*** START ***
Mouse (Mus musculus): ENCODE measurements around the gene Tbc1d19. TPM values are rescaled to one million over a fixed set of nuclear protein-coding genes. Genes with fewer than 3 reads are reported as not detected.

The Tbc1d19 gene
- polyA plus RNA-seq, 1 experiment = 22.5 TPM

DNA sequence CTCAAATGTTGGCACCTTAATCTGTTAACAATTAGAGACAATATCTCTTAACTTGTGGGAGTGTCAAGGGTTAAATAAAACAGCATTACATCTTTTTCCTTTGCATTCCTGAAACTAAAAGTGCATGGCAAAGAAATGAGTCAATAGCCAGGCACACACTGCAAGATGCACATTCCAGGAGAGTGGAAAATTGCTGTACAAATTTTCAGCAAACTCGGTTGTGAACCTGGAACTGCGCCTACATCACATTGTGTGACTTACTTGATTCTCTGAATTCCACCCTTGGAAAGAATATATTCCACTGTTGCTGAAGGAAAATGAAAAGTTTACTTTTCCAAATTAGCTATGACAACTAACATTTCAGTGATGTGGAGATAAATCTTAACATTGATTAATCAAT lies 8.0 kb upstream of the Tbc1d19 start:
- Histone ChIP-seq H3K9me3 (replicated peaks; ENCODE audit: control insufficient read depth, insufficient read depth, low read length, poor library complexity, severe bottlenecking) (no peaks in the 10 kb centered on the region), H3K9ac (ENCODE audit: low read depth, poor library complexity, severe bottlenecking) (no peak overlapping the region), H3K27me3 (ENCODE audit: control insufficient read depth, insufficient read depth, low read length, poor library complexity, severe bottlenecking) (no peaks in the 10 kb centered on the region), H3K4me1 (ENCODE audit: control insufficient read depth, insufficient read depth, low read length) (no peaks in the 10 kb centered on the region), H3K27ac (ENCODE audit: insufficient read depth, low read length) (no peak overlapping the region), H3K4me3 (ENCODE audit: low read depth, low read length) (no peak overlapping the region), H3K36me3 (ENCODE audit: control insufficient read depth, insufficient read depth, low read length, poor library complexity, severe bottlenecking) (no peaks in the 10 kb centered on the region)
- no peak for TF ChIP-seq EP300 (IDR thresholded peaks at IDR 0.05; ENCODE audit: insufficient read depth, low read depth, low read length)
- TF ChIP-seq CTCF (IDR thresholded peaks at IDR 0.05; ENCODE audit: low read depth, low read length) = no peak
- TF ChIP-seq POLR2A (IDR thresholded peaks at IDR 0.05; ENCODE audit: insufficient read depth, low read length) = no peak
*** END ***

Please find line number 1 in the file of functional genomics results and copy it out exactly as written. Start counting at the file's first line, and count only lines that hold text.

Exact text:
Mouse (Mus musculus): ENCODE measurements around the gene Tbc1d19. TPM values are rescaled to one million over a fixed set of nuclear protein-coding genes. Genes with fewer than 3 reads are reported as not detected.